Additionality You Can Count On
This is the final installment in the series, Additionality You Can Count On, from Colin Murchie. The series tackles the issue of additionality and transparent accounting for environmental claims. If you missed them, find the other parts below:
About the Author: Colin Murchie is Senior Director of Customer Energy Services at Sol Systems
Colin helps Sol Systems’ corporate and institutional customers navigate the wholesale markets to obtain utility-scale solar resources. Additionally, he oversees solar policy analysis and initiatives.
An Example in Practice – The “Front Flip”
You may be familiar with REC arbitrage situations, in which a corporate buyer hosting a solar system or buying the output of a wind farm may not have the RECs from that system, most likely due to a previous financing, and so replaces them with other credits – of differing verifiability, geography, specificity, etc. It’s an excellent means of retaining a strong and simple renewable claim.
There’s another, more sophisticated method in SREC “forward swaps.” In these, a customer facing an increasing internal renewables goal (say 50% by 2020), but with an economically tight project might consent to leave the first several years with a project developer who values them most highly and can even in some cases use them to support more leverage or tax equity on the project.
For the majority of the project’s life, however, the customer retains the claims – meaning that once the harder future year requirements start to bite, the project RECs are available to them. The resulting premium is very modest, as the initial year RECs, which can be underwritten at higher values, are used against project economics, while the harder to value out-year RECs are returned to the party who values them most.
The result can be effective out – year project -specific REC prices, even from solar projects, which resemble the national “Tier 1” type RECs that appear to be less in favor for most customers. A responsible customer would publicly disclose the entirety of the transaction by saying something like, “We are proud to purchase all the power from the Becquerel Plains solar power plant. For the first several years it will contribute to the renewable requirements of the great state of Tennessee, before serving our ever-increasing renewable goals.”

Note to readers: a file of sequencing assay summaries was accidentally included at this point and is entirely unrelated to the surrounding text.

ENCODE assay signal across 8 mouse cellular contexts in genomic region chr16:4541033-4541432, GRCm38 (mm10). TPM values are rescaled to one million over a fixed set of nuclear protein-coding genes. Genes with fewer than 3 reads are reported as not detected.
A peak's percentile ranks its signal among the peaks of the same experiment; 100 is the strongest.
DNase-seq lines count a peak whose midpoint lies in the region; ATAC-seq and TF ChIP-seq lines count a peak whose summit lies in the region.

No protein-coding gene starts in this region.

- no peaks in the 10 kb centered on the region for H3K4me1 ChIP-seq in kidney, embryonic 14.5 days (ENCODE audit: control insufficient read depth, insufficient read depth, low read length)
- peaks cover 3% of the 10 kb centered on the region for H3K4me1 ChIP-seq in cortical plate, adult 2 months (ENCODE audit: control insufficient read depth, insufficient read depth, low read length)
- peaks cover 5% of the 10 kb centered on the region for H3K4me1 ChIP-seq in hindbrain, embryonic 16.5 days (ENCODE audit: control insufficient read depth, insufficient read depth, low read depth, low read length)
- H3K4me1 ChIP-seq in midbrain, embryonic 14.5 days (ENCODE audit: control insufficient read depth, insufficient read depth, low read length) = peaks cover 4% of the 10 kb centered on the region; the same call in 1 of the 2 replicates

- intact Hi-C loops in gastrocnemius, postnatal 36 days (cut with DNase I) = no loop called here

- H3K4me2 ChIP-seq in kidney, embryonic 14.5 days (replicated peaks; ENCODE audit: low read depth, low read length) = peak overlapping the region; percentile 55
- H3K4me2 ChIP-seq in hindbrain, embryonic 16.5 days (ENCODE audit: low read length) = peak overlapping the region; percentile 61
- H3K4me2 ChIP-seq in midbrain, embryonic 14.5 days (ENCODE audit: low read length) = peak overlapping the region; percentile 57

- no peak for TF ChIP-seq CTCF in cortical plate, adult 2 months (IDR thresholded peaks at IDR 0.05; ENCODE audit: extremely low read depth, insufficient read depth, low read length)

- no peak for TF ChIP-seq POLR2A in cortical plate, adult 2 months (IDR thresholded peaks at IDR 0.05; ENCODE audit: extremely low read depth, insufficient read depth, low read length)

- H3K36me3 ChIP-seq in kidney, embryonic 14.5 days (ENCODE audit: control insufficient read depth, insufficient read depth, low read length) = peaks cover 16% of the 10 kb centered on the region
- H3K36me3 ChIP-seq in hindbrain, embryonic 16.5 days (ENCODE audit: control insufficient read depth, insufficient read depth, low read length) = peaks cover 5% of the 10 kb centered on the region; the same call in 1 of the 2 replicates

In sum, additionality is complicated, and it took us a four-part series and by my count 8 obscure metaphors to distill the most basic of information. Here are Sol Systems’ key takeaways:
- Additionality is divisible. Success has at least a few dozen mothers.
- RECs are a compliance and accounting tool. Don’t use them to answer philosophical questions.
- When faced with a complex claims situation on a renewable energy project, don’t agonize about who should get all the credit. Instead, think NASCAR, and divide it up.
- More transparency, not less, is the answer to customer disclosure concerns.
- Embrace shared-claim strategies like project REC forward swaps in corporate and institutional renewable energy procurements
- Seriously consider whether your next renewable energy project would benefit from true disclosure in a structured form of just who the major contributors were.
- For extra points, do this in the form of heavily sponsor-branded satin team jackets.
ABOUT SOL SYSTEMS
Sol Systems, a national solar finance and development firm, delivers sophisticated, customized services for institutional, corporate, and municipal customers. Sol is employee-owned, and has been profitable since inception in 2008. Sol is backed by Sempra Energy, a $25+ billion energy company.
Over the last eight years, Sol Systems has delivered 650MW of solar projects for Fortune 100 companies, municipalities, universities, churches, and small businesses. Sol now manages over $650 million in solar energy assets for utilities, banks, and Fortune 500 companies.
Inc. 5000 recognized Sol Systems in its annual list of the nation’s fastest-growing private companies for four consecutive years. For more information, please visit www.solsystems.com.